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United States

Mixed response to Colorado RPS -- Utilities may opt out of system

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The first renewable energy standard (RES) to be approved by voters in the United States is running up against opposition from several utilities that are considering conducting special elections of their own, asking local voters to reject it. At the same time, though, other utilities are moving to add projects to their renewable portfolios.

In November, Colorado voters approved an RES that calls for utilities with more than 40,000 customers to produce 3% of their electricity from renewable sources by 2007, 6% by 2011 and 10% by 2015 (Windpower Monthly, December 2004). Solar must make up 4% of the 10% goal, or 0.04% of total energy sales. However, the initiative, passed by voters in some areas by a slim margin, allows utilities to opt out if a majority of customers vote for an exemption in a special election.

Intermountain Rural Electric Association, the largest rural utility in the state with 122,000 customers in ten counties, is considering opting out because voting records show a majority of their customers voted against the RES. Colorado Springs Utilities customers also apparently rejected the measure, and the utility is weighing options to recommend to the Colorado Springs City Council, which governs the publicly owned utility.


The RES must still be voted on by the Colorado General Assembly, which leaves the door open even wider for changes to be made. Legislative action is expected in spring, after which the Public Utilities Commission (PUC) can begin rulemaking.

Andy Whipple, spokesman for the Western Colorado Congress, which supported the measure, said the group hopes to work with utilities and the PUC during the rulemaking process to fine-tune provisions, such as costs assessed to non-residential customers.

Meanwhile, some developers are moving ahead. In late December, a proposal by Invenergy LLC for a 130 MW wind farm in northeastern Colorado received approval from Logan County officials. Invenergy's Doug Carter says the company expects to learn early this month whether it was successful in its proposal to supply Xcel Energy, the largest utility in the state, with the energy produced by the project. Invenergy is exploring sites for an additional five wind farms in the state.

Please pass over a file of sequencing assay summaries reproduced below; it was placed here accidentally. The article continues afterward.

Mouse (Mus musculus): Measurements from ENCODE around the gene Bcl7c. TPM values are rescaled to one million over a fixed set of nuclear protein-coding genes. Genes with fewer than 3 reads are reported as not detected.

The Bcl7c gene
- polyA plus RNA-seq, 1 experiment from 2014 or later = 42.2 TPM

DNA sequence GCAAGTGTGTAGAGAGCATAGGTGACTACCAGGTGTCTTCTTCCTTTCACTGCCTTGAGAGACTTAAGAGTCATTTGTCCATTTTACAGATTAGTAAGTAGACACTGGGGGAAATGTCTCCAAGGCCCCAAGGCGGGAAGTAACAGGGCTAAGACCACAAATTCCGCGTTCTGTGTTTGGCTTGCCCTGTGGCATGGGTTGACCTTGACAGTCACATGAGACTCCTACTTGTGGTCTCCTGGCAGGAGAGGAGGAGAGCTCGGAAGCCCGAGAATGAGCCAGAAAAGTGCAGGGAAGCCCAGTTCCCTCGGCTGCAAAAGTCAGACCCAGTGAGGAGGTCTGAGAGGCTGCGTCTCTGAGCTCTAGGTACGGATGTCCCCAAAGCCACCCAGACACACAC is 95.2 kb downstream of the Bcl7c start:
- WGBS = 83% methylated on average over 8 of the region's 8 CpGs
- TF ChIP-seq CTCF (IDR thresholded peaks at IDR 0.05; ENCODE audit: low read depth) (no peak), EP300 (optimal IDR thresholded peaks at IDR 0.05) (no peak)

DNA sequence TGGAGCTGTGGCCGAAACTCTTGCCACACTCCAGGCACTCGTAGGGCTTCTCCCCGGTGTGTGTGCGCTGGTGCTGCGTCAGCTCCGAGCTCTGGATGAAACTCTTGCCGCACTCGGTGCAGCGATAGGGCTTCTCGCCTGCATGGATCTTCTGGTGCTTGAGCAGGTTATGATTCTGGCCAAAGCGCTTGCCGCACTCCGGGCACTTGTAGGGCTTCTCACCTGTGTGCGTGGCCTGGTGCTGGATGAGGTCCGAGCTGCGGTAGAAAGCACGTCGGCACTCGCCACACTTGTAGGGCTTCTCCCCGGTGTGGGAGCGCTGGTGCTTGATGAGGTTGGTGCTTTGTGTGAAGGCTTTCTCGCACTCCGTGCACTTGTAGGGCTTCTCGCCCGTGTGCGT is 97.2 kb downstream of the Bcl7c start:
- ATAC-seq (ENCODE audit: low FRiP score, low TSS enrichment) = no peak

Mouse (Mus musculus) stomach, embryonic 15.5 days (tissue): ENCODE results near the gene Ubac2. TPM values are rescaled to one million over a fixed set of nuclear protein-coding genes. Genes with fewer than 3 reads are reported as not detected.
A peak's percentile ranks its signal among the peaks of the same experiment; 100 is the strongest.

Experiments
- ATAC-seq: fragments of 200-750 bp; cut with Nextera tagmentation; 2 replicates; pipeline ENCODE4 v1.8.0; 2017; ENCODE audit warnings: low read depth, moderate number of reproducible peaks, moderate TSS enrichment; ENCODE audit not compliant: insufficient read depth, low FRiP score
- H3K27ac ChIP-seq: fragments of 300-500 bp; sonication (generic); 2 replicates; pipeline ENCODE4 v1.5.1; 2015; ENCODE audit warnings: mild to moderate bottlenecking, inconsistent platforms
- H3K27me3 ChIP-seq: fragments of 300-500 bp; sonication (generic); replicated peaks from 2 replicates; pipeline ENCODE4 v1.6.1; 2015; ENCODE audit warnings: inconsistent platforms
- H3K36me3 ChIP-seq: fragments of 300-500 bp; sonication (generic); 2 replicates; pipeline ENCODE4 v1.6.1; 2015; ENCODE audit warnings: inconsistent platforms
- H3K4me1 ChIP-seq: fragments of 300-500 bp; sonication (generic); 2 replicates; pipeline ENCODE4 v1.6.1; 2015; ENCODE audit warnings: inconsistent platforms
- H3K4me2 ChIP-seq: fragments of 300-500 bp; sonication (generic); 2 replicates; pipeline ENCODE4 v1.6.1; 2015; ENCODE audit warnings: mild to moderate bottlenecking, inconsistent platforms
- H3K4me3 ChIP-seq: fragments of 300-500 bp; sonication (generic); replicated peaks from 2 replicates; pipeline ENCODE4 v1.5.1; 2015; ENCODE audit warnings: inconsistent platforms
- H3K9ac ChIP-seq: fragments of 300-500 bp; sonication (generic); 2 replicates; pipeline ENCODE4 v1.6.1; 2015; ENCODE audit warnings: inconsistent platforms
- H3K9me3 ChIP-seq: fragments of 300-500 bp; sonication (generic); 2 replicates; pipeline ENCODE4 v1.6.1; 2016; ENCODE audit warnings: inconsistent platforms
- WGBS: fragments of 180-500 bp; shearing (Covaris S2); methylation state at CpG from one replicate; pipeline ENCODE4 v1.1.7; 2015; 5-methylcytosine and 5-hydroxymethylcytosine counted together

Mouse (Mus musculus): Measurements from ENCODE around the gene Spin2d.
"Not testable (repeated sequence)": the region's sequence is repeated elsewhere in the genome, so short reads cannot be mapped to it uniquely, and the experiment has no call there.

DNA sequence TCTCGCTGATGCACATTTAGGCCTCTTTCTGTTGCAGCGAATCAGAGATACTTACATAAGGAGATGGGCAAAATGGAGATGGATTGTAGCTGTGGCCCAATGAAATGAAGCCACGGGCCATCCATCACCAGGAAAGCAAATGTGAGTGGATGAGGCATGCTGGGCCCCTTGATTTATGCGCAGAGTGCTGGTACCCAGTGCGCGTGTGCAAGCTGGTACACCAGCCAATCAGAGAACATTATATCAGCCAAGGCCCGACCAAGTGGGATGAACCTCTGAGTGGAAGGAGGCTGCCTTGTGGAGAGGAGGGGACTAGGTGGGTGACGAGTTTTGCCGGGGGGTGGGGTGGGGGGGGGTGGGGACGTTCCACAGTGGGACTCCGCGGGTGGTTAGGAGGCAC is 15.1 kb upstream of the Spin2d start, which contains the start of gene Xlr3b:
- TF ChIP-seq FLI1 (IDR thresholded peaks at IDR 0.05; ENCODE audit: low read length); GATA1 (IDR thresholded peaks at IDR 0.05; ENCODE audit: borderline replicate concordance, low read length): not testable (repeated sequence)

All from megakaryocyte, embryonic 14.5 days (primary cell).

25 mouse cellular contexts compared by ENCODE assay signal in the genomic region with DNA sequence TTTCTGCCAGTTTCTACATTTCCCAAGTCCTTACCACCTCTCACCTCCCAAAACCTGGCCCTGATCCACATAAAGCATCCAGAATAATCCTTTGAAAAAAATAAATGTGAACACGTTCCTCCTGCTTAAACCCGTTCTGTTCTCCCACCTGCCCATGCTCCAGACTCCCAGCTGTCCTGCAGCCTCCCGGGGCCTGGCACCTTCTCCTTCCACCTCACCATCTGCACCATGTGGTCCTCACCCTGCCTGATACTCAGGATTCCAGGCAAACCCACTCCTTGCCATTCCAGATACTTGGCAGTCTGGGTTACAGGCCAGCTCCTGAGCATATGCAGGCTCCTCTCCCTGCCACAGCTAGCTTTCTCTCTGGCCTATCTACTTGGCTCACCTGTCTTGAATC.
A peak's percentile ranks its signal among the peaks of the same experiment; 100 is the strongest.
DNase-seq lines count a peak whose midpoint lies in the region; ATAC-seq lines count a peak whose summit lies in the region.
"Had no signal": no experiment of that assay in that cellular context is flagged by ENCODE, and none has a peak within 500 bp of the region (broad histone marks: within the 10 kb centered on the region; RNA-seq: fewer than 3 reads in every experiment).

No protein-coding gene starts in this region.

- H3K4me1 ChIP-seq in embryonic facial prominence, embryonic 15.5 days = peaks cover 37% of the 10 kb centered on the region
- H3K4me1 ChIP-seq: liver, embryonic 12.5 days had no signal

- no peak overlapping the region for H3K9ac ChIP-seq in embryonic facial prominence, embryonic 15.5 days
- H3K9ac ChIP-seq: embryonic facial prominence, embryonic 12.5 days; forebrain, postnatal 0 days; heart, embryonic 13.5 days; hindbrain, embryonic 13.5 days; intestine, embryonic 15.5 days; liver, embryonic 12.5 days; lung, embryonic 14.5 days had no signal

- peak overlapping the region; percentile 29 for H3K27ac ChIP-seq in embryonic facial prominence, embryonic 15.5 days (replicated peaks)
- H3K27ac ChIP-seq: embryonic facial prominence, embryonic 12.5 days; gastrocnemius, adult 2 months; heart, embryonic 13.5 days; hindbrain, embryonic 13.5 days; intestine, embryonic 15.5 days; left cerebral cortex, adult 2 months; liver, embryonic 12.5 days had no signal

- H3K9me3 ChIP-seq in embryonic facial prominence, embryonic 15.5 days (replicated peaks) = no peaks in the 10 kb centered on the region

Xcel already has 250 MW of wind power and plans to add 500 MW by the end of 2005, which would bring the utility in compliance with the amendment through 2010.

However, Xcel's Mark Stutz says the utility has concerns with some provisions of the voter initiative. Specifically, says Stutz, using energy sales as the measuring stick.

"Given the intermittent nature of wind," he says, "that means a higher target," since it takes approximately 2-3 MW of installed capacity to produce 1 MW of delivered power. In addition, energy sales fluctuate somewhat from year to year, making compliance a moving target. "It's possible," says Stutz, "you may float in and out of compliance from year to year." Xcel is also concerned with the solar generation requirement, because, Stutz says, of the high cost of photovoltaic cells.

Finally, the utility is concerned about a provision setting an upper limit of $0.50/month on how much the RES can cost residential ratepayers. About 80% of Xcel's customers are residential, he notes, so the most the utility will be able to collect from them is $6 million per year. In the future, he says that may not be enough for the renewables program.

Xcel will be lobbying lawmakers as the 2005 session gets underway with the hope of clarifying and perhaps modifying some of the provisions. However, says Stutz, with 53% voter approval, lawmakers may find changes hard to justify.

Stutz said that when legislation appeared likely last year, Xcel responded by fast-tracking its request for proposals for 500 MW of new wind power. Seventeen respondents proposed projects totaling 2000 MW. Xcel plans to announce the successful bidders in the first quarter of 2005 and have the projects online by the end of the year.

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